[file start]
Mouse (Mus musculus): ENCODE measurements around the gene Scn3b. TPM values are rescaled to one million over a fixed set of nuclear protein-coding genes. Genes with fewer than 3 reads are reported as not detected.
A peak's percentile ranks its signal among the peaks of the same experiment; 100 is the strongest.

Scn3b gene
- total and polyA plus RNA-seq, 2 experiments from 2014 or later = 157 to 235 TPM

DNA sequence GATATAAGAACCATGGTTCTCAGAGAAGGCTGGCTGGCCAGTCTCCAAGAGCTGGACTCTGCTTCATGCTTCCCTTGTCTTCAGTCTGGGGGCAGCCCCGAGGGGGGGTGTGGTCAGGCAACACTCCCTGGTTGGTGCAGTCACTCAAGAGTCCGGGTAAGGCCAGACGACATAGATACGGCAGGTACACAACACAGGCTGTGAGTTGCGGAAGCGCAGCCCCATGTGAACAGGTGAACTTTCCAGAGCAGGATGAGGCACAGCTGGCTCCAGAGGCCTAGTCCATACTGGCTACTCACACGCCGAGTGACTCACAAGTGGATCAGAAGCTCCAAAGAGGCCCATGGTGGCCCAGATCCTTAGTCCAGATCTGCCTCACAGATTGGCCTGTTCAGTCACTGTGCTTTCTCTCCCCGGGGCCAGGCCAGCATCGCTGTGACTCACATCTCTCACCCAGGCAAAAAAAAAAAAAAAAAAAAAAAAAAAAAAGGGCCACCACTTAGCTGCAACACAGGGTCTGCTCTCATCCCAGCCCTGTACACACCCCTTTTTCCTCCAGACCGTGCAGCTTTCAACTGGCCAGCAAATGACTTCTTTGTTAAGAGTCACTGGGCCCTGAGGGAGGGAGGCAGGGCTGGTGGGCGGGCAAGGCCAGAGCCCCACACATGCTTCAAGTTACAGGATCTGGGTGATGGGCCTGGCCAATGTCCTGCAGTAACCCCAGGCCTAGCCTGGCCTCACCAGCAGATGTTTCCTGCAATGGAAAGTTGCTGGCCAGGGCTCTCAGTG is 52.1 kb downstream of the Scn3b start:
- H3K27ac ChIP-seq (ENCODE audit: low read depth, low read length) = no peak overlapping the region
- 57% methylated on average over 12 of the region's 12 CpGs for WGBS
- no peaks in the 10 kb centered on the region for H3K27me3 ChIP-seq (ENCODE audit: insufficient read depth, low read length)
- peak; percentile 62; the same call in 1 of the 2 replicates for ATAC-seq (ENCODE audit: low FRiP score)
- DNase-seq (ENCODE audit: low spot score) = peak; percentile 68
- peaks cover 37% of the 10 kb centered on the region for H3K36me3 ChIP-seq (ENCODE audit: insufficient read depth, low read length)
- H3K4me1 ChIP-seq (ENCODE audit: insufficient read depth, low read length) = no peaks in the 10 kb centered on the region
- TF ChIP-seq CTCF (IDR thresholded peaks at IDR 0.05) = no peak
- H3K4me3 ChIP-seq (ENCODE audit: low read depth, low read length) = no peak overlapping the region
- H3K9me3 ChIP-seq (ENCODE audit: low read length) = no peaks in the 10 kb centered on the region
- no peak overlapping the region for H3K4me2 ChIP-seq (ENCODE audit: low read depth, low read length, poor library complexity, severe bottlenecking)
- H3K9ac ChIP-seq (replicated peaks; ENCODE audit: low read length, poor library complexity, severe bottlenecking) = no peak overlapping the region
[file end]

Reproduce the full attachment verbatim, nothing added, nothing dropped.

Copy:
Mouse (Mus musculus): ENCODE measurements around the gene Scn3b. TPM values are rescaled to one million over a fixed set of nuclear protein-coding genes. Genes with fewer than 3 reads are reported as not detected.
A peak's percentile ranks its signal among the peaks of the same experiment; 100 is the strongest.

Scn3b gene
- total and polyA plus RNA-seq, 2 experiments from 2014 or later = 157 to 235 TPM

DNA sequence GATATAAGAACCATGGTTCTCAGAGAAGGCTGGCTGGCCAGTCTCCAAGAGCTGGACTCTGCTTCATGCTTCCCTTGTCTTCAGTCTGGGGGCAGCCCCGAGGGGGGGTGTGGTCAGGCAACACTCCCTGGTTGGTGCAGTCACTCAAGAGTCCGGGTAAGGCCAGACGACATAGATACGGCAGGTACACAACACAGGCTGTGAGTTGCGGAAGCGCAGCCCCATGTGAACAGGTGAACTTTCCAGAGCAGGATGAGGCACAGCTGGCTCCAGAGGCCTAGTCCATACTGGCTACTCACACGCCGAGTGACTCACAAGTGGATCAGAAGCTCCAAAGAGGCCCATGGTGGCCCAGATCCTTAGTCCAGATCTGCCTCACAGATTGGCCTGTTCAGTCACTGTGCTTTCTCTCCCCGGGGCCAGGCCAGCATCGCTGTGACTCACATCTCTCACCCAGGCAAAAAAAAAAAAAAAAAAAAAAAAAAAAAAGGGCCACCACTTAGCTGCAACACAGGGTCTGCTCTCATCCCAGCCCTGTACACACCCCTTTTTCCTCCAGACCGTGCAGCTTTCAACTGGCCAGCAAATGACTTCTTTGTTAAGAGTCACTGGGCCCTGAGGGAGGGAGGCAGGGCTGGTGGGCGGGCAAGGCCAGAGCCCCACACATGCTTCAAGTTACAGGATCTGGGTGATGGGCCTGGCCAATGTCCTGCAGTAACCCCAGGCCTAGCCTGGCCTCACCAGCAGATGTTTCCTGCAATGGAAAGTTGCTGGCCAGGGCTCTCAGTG is 52.1 kb downstream of the Scn3b start:
- H3K27ac ChIP-seq (ENCODE audit: low read depth, low read length) = no peak overlapping the region
- 57% methylated on average over 12 of the region's 12 CpGs for WGBS
- no peaks in the 10 kb centered on the region for H3K27me3 ChIP-seq (ENCODE audit: insufficient read depth, low read length)
- peak; percentile 62; the same call in 1 of the 2 replicates for ATAC-seq (ENCODE audit: low FRiP score)
- DNase-seq (ENCODE audit: low spot score) = peak; percentile 68
- peaks cover 37% of the 10 kb centered on the region for H3K36me3 ChIP-seq (ENCODE audit: insufficient read depth, low read length)
- H3K4me1 ChIP-seq (ENCODE audit: insufficient read depth, low read length) = no peaks in the 10 kb centered on the region
- TF ChIP-seq CTCF (IDR thresholded peaks at IDR 0.05) = no peak
- H3K4me3 ChIP-seq (ENCODE audit: low read depth, low read length) = no peak overlapping the region
- H3K9me3 ChIP-seq (ENCODE audit: low read length) = no peaks in the 10 kb centered on the region
- no peak overlapping the region for H3K4me2 ChIP-seq (ENCODE audit: low read depth, low read length, poor library complexity, severe bottlenecking)
- H3K9ac ChIP-seq (replicated peaks; ENCODE audit: low read length, poor library complexity, severe bottlenecking) = no peak overlapping the region